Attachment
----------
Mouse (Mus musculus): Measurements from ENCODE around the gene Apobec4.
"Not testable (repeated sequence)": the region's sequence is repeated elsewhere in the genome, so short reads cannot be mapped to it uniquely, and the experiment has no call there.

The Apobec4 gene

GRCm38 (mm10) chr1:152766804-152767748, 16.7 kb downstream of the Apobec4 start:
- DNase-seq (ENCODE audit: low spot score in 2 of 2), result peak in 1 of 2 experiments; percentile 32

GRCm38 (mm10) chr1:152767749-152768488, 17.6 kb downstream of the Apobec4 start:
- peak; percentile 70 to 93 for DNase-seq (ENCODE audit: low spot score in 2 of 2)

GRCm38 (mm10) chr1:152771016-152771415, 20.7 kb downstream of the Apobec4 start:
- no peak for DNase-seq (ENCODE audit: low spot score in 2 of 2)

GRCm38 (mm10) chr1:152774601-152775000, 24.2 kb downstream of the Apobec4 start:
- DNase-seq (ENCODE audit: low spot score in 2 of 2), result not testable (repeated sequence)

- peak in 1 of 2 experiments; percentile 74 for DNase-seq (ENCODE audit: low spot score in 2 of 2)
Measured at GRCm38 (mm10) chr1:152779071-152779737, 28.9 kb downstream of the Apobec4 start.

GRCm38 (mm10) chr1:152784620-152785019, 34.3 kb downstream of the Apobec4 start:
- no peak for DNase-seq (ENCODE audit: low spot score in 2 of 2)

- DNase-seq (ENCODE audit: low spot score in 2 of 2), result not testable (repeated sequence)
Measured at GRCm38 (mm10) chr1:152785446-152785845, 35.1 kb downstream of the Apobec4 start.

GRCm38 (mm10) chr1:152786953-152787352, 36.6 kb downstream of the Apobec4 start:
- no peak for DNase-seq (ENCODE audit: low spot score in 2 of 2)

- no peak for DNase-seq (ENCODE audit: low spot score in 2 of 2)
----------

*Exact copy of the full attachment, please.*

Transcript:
Mouse (Mus musculus): Measurements from ENCODE around the gene Apobec4.
"Not testable (repeated sequence)": the region's sequence is repeated elsewhere in the genome, so short reads cannot be mapped to it uniquely, and the experiment has no call there.

The Apobec4 gene

GRCm38 (mm10) chr1:152766804-152767748, 16.7 kb downstream of the Apobec4 start:
- DNase-seq (ENCODE audit: low spot score in 2 of 2), result peak in 1 of 2 experiments; percentile 32

GRCm38 (mm10) chr1:152767749-152768488, 17.6 kb downstream of the Apobec4 start:
- peak; percentile 70 to 93 for DNase-seq (ENCODE audit: low spot score in 2 of 2)

GRCm38 (mm10) chr1:152771016-152771415, 20.7 kb downstream of the Apobec4 start:
- no peak for DNase-seq (ENCODE audit: low spot score in 2 of 2)

GRCm38 (mm10) chr1:152774601-152775000, 24.2 kb downstream of the Apobec4 start:
- DNase-seq (ENCODE audit: low spot score in 2 of 2), result not testable (repeated sequence)

- peak in 1 of 2 experiments; percentile 74 for DNase-seq (ENCODE audit: low spot score in 2 of 2)
Measured at GRCm38 (mm10) chr1:152779071-152779737, 28.9 kb downstream of the Apobec4 start.

GRCm38 (mm10) chr1:152784620-152785019, 34.3 kb downstream of the Apobec4 start:
- no peak for DNase-seq (ENCODE audit: low spot score in 2 of 2)

- DNase-seq (ENCODE audit: low spot score in 2 of 2), result not testable (repeated sequence)
Measured at GRCm38 (mm10) chr1:152785446-152785845, 35.1 kb downstream of the Apobec4 start.

GRCm38 (mm10) chr1:152786953-152787352, 36.6 kb downstream of the Apobec4 start:
- no peak for DNase-seq (ENCODE audit: low spot score in 2 of 2)

- no peak for DNase-seq (ENCODE audit: low spot score in 2 of 2)